Examining green space characteristics for social cohesion and mental health outcomes

A sensitivity analysis in four European cities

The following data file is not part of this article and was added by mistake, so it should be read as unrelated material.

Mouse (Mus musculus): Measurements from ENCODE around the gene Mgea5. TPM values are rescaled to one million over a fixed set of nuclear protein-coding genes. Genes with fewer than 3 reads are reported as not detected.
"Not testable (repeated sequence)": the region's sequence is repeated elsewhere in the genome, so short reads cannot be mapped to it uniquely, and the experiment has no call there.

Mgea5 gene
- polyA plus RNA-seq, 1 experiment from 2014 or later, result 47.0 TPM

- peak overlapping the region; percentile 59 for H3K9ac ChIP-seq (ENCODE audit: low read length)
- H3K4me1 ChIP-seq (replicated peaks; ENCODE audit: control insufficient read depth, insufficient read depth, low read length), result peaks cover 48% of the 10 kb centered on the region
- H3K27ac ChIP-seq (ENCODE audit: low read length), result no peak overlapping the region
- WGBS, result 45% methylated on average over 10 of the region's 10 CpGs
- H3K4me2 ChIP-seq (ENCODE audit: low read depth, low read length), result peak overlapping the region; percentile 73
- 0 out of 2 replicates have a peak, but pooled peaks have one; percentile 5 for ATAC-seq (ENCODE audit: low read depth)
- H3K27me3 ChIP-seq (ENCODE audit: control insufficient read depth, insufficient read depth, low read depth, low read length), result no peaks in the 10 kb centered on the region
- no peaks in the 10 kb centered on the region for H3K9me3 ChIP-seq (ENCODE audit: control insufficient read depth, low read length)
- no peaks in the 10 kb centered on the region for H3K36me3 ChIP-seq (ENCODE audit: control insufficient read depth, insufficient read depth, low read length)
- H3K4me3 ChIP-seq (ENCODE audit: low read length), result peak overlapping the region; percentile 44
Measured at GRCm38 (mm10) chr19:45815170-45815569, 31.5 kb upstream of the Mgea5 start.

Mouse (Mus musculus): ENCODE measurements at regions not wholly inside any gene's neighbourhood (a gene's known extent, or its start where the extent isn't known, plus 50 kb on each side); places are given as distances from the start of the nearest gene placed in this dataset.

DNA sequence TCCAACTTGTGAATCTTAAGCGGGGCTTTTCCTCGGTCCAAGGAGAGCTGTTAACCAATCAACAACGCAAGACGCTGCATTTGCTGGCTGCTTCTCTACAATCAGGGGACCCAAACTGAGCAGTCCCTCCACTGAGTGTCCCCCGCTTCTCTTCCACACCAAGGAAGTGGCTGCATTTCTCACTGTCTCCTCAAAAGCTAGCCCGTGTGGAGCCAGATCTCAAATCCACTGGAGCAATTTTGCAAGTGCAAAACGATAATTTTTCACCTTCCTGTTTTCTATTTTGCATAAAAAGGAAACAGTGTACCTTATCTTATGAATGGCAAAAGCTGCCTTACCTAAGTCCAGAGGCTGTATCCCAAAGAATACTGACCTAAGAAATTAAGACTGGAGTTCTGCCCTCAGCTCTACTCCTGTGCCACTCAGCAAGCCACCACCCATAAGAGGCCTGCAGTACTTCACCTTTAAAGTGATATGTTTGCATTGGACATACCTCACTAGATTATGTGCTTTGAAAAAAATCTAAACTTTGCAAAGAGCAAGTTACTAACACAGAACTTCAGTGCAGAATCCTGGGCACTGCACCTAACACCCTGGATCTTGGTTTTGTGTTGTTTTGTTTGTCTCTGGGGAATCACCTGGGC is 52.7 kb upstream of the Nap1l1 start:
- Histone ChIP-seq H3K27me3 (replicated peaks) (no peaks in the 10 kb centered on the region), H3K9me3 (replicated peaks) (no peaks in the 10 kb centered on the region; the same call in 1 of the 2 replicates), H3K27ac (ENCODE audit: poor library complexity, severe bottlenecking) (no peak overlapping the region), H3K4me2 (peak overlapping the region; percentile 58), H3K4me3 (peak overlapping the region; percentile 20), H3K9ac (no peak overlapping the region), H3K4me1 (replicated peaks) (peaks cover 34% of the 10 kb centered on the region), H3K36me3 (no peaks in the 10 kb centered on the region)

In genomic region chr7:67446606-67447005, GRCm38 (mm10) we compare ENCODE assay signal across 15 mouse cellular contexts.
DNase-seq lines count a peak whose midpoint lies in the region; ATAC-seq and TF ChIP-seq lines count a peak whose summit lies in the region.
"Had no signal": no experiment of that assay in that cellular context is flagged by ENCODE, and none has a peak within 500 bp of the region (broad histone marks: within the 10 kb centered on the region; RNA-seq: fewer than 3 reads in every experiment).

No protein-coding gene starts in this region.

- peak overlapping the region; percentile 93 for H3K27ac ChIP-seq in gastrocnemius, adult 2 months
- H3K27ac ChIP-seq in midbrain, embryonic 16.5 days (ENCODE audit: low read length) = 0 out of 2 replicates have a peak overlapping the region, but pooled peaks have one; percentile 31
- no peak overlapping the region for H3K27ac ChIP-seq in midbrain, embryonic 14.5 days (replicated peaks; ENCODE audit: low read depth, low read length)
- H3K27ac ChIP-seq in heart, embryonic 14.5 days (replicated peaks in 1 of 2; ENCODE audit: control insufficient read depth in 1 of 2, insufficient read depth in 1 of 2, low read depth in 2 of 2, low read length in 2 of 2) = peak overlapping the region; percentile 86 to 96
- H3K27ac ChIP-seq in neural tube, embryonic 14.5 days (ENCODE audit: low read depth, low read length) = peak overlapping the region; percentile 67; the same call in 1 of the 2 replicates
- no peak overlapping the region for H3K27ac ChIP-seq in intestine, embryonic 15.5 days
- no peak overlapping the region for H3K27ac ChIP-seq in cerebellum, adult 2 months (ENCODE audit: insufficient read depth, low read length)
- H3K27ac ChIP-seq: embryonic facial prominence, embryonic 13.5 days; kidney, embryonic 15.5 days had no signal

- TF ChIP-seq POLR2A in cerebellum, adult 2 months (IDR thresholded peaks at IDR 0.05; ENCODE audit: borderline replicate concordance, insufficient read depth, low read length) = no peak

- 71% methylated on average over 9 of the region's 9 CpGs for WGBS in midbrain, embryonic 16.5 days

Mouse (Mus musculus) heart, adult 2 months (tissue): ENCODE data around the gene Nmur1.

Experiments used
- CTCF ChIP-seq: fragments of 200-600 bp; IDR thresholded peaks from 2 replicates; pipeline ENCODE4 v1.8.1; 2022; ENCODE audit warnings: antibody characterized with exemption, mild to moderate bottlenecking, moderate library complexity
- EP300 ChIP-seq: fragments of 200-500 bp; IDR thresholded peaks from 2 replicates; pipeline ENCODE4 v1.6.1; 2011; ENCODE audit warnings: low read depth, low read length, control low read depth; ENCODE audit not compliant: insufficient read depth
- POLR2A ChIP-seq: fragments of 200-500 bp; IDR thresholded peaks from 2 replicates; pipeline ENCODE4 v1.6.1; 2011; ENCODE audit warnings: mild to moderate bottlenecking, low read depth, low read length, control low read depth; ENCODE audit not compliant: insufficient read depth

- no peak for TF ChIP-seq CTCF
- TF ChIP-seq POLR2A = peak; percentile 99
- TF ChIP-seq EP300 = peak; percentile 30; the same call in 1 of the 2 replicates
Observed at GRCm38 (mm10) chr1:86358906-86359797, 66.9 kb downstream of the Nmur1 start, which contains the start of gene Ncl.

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Introduction: In recent decades, there has been a rise in mental illnesses. Community infrastructures are increasingly acknowledged as important for sustaining good mental health. Moreover, green spaces are anticipated to offer advantages for both mental health and social cohesion. However, the mediating pathway between green space, social cohesion and mental health and especially the proximity and characteristics of green spaces that trigger these potential effects remain of interest. Methods: We gathered data from 1365 individuals on self-reported social cohesion and mental health across four satellite districts in European cities: Nantes (France), Porto (Portugal), Sofia (Bulgaria), and Høje-Taastrup (Denmark). Green space data from OpenStreetMap was manually adjusted using the PRIGSHARE guidelines. We used the AID-PRIGSHARE tool to generate 7 indicators about green space characteristics measured in distances from 100–1500 m, every 100 m. This resulted in 105 different green space variables that we tested in a single mediation model with structural equation modelling. Results: Accessible greenness (900–1400 m), accessible green spaces (900–1500 m), accessible green space corridors (300–800 m), accessible total green space (300−800), and mix of green space uses (700–1100 m) were significantly associated with social cohesion and indirectly with mental health. Green corridors also showed negative indirect and direct associations with mental health in larger distances. Surrounding greenness and the quantity of green space uses were not associated with social cohesion nor indirectly with mental health. We also observed no positive direct associations between any green space variable in any distance to mental health. Conclusions: Our results suggest that accessibility, connectivity, mix of use and proximity are key characteristics that drive the relationship between green spaces, social cohesion and mental health. This gives further guidance to urban planners and decision-makers on how to design urban green spaces to foster social cohesion and improve mental health.